What follows is a “mixture” of photos from the DSLR from the two visits.

Photos

Good ol’ Circular Quay, complete with more beams of light traversing the skies than ever before. Would it have been this bright at night without the advent of LED technology? Probably not.

A view from ground level – the lasers on top of the coat-hanger add that special touch to an otherwise “normal” LED-lined bridge. On the side, there is Come Fly With Me exhibit. Heading towards the Opera House, the crowd control measures are apparent, and the exhibits are relatively “thinly” spread at the edges allowing for better movement.

Opposite, there is Visible Dynamics, which sort of feels like stacked spinning tops. It has a sort of “clicky” sound … with colour-changing LEDs.

On long exposure, the LEDs trace out different shapes. Further along the harbour, there is Fragmented, which draws inspiration from stained-glass windows.

The main draw is always the Opera House projections. This year’s projection is named Metamathemagical and was quite an interesting mix of patterns, shapes and objects. It even seemed abstract at times.

With all of the crowds and restrictions in front of the Opera House, the best place to view the projections was across the harbour. But if you’re in front of the Opera House, it’s also a good place to admire the harbour.

While I’m not a big fan of obvious sponsor exhibits, I think Samsung deserves credit for outdoing expectations. Their exhibition, The Night. Reimagined. saw queues that I haven’t seen in a long time.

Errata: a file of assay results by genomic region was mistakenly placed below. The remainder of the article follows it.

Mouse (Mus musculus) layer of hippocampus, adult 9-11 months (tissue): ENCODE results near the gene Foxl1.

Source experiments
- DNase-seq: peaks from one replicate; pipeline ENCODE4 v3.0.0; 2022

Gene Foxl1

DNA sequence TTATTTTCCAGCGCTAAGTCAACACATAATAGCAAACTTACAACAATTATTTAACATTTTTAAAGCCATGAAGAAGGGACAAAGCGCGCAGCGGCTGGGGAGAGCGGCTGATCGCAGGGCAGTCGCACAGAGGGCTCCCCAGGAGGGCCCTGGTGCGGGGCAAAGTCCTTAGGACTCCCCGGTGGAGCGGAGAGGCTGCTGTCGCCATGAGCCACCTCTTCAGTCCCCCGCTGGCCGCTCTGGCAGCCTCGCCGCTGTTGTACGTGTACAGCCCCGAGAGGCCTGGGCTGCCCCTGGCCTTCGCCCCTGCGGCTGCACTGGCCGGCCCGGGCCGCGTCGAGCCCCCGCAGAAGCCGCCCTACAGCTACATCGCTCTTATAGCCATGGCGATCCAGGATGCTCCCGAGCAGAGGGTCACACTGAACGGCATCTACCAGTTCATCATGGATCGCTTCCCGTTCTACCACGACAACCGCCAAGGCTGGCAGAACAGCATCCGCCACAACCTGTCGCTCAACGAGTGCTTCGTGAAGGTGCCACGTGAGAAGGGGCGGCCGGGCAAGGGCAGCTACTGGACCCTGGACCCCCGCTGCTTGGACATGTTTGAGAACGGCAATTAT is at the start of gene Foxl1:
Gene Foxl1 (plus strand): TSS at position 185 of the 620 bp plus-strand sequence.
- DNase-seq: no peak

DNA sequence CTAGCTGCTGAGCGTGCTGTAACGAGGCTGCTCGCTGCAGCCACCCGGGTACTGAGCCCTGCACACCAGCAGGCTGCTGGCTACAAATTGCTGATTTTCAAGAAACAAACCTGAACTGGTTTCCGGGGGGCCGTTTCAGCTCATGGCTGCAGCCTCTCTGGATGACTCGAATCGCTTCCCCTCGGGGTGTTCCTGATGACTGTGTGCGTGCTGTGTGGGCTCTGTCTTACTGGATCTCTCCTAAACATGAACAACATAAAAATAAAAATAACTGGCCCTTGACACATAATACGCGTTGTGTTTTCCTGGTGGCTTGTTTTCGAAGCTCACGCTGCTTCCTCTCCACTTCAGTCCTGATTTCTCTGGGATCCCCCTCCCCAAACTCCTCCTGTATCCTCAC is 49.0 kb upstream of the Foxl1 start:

They took a prime position just in front of the house, near the entrance to the Royal Botanic Gardens, but in return, they delivered an interesting round exhibit which featured a lot of LED lit frames. All of these frames were co-ordinated to music in a rather mesmerising result even if you didn’t bother to queue to get inside.

On a wet day, the reflection from the water on the ground really makes it seem futuristic, almost like a space ship or an RTG.

Of course, there were marketing messages throughout, but some of these deserved some pause for thought. Like this one …

… which said “Capture the moment within the moment”. An interesting phrase, as I was doing that in some way – the moment of those inside the “shell” from my moment, outside the shell behind the barriers.

But inside or out, people can’t help but be captivated by such an interesting installation. Good work Samsung!

The Royal Botanic Gardens doesn’t disappoint either. While some installations, like this lit-up tree are rather simple, others are not.

The Nautilus Forest was quite impressive. LED trees which were co-ordinated and changed from time to time create a very interesting atmosphere.

Light Houses shared a similar “intelligence”, this time it seems that each unit is like a display that could show different patterns.

Oasis was rather captivating as well, especially when the fog rolls in the right way across the LEDs. Unfortunately, the wind wasn’t co-operating at the time, but the colours and reflection from the water were wonderful.